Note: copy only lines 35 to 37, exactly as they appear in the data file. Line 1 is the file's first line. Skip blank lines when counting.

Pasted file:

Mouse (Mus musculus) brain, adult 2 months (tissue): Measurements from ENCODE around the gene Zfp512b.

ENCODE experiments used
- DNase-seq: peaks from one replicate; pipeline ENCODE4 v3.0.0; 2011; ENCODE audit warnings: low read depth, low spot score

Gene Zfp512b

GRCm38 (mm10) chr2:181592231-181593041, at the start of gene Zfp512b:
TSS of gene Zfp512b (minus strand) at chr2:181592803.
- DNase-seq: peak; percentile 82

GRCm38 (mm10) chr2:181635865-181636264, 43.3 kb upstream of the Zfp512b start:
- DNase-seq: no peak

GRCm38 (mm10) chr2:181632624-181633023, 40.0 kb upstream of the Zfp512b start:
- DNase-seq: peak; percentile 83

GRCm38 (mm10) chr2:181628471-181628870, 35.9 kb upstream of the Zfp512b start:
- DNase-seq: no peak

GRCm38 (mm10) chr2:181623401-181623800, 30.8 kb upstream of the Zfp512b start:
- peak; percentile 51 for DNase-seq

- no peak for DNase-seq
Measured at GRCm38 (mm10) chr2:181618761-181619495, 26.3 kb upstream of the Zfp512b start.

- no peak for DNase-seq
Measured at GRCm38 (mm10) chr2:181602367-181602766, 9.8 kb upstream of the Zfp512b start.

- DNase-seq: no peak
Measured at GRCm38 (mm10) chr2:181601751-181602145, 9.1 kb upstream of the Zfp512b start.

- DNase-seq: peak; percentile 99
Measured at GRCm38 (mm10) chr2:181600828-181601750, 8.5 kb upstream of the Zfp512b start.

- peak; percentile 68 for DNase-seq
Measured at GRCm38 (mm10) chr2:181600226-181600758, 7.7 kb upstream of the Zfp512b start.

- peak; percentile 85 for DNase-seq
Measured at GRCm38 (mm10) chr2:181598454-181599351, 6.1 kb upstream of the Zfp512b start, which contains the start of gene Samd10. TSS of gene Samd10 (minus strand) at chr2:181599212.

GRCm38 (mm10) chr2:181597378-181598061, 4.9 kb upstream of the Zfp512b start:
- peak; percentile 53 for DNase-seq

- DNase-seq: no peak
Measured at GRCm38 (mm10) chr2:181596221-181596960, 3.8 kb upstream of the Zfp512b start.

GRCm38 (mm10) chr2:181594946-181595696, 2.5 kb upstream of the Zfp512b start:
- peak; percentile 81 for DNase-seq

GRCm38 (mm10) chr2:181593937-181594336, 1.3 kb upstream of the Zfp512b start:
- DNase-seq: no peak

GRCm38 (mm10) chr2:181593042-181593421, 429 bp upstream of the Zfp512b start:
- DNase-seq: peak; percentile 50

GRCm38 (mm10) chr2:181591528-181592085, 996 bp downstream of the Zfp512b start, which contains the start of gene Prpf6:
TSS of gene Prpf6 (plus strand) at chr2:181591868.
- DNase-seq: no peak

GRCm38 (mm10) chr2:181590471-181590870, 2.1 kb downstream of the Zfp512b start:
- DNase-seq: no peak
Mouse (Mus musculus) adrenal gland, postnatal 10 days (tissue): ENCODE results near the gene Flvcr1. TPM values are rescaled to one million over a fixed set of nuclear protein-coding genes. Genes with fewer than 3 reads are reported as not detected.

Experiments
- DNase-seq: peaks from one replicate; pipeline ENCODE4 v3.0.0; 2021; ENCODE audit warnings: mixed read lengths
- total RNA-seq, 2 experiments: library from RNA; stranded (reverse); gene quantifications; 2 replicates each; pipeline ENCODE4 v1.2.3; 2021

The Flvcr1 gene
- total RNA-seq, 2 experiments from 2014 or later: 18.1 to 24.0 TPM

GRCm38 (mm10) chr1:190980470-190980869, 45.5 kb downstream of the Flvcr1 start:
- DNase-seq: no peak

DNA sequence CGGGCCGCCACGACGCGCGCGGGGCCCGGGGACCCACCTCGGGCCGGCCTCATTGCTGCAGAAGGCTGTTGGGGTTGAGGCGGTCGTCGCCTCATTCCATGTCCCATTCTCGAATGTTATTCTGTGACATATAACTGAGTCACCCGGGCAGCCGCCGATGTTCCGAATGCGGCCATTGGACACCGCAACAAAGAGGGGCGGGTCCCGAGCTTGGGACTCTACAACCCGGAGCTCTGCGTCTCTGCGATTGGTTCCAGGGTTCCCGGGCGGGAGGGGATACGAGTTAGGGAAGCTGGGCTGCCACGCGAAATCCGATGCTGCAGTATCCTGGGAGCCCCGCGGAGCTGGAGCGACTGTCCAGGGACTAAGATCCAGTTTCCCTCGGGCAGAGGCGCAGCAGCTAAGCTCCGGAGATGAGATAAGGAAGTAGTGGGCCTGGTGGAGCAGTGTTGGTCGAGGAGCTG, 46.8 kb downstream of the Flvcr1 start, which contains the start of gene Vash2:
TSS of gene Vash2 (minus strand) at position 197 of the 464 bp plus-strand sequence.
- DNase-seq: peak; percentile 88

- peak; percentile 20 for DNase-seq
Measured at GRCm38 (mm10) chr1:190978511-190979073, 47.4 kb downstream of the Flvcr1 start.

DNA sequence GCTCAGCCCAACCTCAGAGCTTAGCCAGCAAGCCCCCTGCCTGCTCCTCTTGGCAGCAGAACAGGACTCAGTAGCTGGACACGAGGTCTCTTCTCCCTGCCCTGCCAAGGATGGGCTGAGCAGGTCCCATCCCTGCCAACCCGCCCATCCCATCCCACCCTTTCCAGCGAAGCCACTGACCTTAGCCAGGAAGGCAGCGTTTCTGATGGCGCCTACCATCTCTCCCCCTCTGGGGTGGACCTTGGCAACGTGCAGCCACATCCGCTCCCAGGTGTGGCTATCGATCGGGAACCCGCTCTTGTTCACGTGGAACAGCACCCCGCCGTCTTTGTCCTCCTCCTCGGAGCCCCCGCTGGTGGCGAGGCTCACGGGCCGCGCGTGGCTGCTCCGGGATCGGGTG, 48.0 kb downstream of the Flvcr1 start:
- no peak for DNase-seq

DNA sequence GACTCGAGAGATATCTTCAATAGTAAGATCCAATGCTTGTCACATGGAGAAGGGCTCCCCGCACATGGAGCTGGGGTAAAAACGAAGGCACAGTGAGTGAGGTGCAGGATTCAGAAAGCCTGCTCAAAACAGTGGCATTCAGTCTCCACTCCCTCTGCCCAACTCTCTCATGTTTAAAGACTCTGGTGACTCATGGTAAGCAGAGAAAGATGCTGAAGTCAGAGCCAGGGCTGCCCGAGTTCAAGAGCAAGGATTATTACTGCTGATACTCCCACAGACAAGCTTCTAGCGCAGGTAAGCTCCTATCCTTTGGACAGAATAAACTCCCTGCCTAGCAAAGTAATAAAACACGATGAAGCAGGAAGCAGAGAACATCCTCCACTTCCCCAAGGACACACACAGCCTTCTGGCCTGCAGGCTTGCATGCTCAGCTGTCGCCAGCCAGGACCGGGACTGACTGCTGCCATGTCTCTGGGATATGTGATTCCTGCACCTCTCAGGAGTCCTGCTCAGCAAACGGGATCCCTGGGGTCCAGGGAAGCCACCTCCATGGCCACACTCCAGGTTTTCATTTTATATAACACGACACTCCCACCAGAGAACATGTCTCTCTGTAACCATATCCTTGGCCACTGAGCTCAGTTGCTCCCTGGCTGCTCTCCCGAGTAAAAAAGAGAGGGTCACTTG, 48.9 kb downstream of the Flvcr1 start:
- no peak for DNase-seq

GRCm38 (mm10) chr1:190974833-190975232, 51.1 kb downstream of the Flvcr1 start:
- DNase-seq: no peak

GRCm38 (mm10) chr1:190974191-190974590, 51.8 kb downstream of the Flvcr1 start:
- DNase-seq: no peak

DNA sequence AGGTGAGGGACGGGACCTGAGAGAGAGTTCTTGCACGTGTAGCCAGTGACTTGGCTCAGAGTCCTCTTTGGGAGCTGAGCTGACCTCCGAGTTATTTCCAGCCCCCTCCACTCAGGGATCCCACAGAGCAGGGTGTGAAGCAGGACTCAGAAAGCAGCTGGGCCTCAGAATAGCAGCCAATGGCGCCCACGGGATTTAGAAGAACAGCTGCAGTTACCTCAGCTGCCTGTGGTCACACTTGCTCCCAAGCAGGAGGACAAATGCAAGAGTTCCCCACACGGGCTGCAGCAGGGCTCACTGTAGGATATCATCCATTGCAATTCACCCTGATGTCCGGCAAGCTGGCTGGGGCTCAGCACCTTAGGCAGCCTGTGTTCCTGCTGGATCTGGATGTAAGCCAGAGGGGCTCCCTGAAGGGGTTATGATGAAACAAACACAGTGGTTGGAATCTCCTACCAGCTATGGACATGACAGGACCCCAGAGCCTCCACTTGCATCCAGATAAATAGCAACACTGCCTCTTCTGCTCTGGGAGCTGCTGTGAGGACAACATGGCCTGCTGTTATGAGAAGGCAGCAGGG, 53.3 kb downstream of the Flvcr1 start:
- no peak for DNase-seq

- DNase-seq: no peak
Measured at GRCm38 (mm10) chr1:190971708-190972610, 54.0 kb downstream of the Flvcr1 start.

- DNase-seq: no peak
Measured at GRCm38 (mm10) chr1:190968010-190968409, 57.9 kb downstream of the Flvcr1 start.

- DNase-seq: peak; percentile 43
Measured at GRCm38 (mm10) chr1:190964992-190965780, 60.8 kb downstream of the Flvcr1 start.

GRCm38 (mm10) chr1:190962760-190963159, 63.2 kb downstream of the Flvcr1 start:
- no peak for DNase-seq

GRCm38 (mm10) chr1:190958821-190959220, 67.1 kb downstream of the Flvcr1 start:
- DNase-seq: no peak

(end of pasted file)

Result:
- DNase-seq: no peak

GRCm38 (mm10) chr2:181593042-181593421, 429 bp upstream of the Zfp512b start:
- DNase-seq: peak; percentile 50